In the months following the passage of the Stamp Act colonists began to work together to fight it, which created a new, but still fragile sense of American unity. Those who opposed the British taxes called themselves "Patriots." In the seaport streets, people showed a powerful new interest in politics. Men formed the Sons of Liberty to lead the popular protests against the British government. Their most famous leader was Boston's Samuel Adams, a cousin of John Adams.

As protests continued, angry crowds assaulted colonists who supported or helped to collect the taxes. The crowds were especially violent in Boston.

In August 1765, a mob led by the Sons of Liberty tore down the office and damaged the house of the stamp tax collector.

The Massachusetts lieutenant governor, Thomas Hutchinson, tried to stop this riot. He insisted that the colonists had a legal duty to pay Parliament's taxes. Another mob destroyed Hutchinson's house. Thereafter, no one in Boston dared to voice support for the stamp tax.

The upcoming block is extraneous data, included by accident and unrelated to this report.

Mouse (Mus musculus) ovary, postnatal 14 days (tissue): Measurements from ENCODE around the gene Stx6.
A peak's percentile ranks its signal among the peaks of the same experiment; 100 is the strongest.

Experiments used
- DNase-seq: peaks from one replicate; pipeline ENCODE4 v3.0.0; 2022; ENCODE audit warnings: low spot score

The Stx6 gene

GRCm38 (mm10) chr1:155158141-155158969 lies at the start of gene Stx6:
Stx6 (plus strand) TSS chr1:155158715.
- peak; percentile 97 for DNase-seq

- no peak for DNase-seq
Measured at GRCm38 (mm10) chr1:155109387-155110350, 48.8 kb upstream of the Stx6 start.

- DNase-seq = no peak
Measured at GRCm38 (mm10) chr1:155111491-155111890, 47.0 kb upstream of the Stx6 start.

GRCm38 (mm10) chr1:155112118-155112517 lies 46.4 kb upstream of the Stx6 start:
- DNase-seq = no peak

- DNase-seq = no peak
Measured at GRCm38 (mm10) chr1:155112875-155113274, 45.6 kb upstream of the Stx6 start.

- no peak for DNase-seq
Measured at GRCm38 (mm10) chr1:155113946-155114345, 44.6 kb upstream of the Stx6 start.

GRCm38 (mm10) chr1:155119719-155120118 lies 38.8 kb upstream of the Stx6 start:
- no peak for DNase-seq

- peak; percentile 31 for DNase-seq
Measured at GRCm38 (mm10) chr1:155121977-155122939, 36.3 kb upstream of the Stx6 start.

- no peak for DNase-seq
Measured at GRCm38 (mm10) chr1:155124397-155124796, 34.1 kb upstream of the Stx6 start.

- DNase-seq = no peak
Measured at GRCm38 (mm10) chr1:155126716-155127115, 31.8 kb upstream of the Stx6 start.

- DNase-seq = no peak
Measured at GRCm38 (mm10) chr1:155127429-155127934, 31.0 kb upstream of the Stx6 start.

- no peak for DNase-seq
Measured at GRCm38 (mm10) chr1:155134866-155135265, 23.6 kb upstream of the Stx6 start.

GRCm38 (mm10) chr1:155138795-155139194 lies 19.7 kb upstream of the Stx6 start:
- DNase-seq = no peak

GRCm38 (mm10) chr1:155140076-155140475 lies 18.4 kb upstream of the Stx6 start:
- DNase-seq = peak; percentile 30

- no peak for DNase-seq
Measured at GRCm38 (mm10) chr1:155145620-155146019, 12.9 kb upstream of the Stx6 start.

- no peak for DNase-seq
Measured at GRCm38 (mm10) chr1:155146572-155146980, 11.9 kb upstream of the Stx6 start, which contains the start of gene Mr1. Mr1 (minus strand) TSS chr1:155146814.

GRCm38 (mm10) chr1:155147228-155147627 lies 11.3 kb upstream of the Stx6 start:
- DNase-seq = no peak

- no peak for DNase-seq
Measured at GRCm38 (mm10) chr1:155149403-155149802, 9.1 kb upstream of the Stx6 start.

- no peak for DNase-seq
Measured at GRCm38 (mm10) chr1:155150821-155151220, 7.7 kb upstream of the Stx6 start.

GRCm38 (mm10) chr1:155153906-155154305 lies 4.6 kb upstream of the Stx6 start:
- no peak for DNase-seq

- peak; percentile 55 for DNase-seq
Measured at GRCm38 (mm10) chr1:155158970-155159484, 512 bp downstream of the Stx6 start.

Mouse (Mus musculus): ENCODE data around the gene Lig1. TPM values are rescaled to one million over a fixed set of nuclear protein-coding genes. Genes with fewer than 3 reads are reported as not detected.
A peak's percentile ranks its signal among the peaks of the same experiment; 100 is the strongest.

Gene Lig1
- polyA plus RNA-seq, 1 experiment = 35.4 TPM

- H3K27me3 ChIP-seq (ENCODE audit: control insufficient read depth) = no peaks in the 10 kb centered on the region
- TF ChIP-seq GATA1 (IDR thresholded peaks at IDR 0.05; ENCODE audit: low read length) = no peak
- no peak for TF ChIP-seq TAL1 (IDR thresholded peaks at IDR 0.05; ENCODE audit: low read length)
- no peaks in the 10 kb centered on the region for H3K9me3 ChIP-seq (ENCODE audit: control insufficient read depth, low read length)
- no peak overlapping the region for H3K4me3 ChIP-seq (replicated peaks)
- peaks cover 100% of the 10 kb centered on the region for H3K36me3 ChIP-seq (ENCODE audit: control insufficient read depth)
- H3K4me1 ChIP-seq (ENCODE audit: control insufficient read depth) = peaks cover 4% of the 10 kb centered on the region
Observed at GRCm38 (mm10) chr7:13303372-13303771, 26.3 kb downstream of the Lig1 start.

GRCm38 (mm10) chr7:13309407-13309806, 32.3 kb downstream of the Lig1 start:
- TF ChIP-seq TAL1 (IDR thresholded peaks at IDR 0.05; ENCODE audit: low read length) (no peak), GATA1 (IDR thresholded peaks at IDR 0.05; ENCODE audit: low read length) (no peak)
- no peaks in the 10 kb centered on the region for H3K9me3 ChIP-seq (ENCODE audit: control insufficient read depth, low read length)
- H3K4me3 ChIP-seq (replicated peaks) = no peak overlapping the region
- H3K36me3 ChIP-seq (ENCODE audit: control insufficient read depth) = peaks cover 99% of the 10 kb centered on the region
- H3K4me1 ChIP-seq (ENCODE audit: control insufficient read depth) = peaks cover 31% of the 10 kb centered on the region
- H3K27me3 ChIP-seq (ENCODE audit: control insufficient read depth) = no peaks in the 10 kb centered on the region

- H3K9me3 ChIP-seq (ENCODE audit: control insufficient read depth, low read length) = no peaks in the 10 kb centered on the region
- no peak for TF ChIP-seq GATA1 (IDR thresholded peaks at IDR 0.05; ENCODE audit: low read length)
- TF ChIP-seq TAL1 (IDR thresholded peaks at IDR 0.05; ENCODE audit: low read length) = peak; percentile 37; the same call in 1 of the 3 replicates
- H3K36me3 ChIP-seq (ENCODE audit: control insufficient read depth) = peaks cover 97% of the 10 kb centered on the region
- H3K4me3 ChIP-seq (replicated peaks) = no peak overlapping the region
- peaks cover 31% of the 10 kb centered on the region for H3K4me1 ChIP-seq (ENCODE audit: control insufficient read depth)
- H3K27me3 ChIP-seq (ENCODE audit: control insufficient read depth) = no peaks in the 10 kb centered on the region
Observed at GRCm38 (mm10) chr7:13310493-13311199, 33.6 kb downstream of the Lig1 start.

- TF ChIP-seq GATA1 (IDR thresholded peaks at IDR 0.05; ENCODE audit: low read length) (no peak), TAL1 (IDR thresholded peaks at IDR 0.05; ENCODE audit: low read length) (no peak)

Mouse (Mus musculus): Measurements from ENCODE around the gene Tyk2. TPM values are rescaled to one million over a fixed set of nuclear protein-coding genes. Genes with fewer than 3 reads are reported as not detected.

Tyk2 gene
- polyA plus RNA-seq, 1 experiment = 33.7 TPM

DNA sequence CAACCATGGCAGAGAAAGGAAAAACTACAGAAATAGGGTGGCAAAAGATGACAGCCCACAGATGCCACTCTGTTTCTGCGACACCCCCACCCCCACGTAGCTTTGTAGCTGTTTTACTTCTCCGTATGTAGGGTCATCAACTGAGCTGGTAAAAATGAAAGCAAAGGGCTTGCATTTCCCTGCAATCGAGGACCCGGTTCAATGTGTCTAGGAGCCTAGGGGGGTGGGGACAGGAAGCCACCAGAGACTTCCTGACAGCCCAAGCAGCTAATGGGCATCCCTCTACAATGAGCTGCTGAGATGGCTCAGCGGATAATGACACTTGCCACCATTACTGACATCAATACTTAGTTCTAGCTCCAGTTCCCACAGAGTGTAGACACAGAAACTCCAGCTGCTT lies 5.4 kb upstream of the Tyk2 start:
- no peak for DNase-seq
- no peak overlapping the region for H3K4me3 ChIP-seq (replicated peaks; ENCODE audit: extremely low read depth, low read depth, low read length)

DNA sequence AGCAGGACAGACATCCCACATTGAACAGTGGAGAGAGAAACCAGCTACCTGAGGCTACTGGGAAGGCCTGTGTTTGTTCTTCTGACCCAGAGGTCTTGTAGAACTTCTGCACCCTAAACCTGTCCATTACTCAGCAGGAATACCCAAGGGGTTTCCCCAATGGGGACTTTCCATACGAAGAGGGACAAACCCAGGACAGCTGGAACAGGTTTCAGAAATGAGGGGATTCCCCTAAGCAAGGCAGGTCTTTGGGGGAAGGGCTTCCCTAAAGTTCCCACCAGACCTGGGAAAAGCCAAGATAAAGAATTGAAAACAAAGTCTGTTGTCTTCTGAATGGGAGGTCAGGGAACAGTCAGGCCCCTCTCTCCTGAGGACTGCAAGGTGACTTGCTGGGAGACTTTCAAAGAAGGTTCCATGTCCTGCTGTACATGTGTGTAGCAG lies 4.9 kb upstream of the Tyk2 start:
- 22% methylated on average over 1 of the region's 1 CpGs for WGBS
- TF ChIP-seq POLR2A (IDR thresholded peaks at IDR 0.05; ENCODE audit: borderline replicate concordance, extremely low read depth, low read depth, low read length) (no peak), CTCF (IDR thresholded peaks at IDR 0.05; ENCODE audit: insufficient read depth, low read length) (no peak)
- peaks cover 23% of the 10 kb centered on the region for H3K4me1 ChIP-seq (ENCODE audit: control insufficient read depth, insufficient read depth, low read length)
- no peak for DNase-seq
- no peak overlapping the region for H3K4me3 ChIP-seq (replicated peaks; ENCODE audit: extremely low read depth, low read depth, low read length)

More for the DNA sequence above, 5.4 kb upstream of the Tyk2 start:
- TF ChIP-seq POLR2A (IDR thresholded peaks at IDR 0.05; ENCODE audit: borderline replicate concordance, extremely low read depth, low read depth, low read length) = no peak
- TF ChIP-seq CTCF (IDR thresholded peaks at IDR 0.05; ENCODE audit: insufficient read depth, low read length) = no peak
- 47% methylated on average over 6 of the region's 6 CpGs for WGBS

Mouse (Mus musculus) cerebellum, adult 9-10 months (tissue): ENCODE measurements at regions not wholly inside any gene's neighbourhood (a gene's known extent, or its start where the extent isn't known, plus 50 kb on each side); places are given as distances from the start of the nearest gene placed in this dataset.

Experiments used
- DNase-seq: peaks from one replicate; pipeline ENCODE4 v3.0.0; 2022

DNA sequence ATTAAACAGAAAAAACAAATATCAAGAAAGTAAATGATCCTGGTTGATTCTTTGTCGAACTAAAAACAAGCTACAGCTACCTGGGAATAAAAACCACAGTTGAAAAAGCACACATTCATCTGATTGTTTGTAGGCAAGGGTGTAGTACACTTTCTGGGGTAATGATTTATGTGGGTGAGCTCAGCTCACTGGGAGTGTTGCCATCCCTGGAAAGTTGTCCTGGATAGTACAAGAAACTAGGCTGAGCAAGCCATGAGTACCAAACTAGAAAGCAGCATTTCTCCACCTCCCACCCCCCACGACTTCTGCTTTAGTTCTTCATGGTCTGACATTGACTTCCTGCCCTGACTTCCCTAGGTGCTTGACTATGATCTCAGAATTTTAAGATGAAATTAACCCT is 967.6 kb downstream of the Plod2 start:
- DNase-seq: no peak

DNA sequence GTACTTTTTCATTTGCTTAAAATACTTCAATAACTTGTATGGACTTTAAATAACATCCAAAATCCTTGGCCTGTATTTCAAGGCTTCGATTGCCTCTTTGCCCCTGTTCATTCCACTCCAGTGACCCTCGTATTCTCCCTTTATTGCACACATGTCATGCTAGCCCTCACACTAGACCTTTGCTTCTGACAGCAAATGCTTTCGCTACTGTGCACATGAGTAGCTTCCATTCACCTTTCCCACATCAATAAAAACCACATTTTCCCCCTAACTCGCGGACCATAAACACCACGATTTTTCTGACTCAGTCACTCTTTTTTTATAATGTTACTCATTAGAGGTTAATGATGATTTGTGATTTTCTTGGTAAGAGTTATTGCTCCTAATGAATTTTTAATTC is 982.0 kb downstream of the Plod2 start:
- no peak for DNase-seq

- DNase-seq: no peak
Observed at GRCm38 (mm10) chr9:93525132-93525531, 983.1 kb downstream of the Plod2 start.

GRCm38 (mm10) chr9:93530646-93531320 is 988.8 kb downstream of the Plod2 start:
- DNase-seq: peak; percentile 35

To control and coordinate their protest activities, nine colonies sent delegates to a Stamp Act Congress held in New York City, in October 1765. Members encouraged a consumer boycott of goods imported from Britain.

Women played an important economic role in the boycotts. When colonists stopped buying British goods, they needed "homespun" cloth to substitute for British manufactured cloth. Gatherings of women to spin thread and weave cloth drew applause from spectators and from the Patriot newspapers. Women also gave up certain comforts when they pledged not to buy any manufactured British goods. Known as "Daughters of Liberty," these women won respect for their efforts in the political struggle.

The combination of tactics worked. Parliament repealed the Stamp Act in 1766.